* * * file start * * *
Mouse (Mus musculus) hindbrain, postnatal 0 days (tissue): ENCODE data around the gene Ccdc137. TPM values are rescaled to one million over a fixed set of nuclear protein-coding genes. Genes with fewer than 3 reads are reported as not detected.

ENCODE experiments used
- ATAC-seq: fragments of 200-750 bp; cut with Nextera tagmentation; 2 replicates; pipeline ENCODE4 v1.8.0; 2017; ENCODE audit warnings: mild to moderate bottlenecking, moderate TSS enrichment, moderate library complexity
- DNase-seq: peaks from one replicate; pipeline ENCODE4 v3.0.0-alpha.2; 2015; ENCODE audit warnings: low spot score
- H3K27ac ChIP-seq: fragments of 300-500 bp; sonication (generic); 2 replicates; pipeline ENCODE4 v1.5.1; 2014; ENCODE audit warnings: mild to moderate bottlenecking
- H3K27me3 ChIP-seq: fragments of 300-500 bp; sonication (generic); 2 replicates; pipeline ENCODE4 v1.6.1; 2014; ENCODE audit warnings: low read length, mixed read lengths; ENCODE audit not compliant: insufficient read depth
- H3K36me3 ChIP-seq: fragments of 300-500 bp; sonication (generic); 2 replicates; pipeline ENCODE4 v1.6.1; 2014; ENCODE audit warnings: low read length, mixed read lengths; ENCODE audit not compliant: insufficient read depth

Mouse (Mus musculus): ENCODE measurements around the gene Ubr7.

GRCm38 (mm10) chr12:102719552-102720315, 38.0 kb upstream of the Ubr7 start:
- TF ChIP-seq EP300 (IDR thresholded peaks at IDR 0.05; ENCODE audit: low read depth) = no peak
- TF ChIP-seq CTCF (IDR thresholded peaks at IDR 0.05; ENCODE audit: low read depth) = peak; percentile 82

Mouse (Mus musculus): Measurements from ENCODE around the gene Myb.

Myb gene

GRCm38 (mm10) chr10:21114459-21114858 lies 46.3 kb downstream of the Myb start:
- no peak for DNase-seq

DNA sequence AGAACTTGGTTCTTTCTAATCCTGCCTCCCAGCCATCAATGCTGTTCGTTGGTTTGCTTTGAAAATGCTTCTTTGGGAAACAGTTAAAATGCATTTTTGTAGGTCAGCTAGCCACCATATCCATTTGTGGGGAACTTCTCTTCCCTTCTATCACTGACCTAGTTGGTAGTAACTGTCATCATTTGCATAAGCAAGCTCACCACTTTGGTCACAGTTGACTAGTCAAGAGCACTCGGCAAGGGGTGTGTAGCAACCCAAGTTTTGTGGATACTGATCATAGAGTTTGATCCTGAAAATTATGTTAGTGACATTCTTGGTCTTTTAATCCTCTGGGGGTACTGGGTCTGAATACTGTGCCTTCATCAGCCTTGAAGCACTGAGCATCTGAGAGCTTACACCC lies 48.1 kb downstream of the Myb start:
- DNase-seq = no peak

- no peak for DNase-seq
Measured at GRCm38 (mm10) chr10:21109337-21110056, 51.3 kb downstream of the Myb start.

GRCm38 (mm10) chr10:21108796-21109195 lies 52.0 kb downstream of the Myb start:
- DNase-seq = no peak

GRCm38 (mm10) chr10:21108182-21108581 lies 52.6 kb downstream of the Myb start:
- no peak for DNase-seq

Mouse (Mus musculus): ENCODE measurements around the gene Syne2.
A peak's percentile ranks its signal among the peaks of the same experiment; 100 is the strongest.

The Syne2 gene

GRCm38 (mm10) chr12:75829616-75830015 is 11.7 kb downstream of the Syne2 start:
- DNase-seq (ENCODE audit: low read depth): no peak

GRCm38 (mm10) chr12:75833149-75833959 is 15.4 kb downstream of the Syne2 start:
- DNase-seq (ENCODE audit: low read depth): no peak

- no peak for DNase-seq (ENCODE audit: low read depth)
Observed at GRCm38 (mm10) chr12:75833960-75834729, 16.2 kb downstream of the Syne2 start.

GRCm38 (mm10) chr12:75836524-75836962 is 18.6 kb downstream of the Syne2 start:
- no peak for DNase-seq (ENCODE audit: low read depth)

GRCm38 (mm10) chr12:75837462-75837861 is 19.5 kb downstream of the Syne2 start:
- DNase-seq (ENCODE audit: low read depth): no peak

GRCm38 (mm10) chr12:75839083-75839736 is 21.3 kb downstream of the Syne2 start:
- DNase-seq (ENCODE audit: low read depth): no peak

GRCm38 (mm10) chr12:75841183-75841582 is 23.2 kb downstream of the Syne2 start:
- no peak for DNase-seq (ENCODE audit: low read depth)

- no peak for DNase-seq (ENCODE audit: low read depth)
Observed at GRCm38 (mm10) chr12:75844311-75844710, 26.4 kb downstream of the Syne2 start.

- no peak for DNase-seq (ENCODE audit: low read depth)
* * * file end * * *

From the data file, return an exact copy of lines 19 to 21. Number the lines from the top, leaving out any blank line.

Measured at GRCm38 (mm10) chr10:21109337-21110056, 51.3 kb downstream of the Myb start.

GRCm38 (mm10) chr10:21108796-21109195 lies 52.0 kb downstream of the Myb start:
- DNase-seq = no peak